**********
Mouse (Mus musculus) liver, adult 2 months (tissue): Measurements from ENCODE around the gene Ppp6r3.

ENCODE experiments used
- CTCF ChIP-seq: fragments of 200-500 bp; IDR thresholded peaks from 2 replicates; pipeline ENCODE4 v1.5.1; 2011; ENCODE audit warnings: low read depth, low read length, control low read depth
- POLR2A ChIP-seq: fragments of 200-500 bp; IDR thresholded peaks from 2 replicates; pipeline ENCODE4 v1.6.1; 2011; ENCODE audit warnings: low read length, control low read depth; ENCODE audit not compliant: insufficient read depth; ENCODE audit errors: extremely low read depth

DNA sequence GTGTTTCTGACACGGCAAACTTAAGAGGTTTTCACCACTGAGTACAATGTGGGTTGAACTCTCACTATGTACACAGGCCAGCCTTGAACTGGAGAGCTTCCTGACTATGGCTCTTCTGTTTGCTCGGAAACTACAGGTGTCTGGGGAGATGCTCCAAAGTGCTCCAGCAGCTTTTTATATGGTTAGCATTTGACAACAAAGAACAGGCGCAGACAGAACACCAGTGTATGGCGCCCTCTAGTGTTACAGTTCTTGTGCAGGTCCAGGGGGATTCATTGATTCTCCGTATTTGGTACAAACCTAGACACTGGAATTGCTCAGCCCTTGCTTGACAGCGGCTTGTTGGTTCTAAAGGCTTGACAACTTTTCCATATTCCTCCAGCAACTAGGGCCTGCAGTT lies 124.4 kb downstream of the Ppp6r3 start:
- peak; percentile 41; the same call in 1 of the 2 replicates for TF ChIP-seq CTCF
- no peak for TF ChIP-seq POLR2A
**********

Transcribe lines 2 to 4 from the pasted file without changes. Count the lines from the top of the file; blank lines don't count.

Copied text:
ENCODE experiments used
- CTCF ChIP-seq: fragments of 200-500 bp; IDR thresholded peaks from 2 replicates; pipeline ENCODE4 v1.5.1; 2011; ENCODE audit warnings: low read depth, low read length, control low read depth
- POLR2A ChIP-seq: fragments of 200-500 bp; IDR thresholded peaks from 2 replicates; pipeline ENCODE4 v1.6.1; 2011; ENCODE audit warnings: low read length, control low read depth; ENCODE audit not compliant: insufficient read depth; ENCODE audit errors: extremely low read depth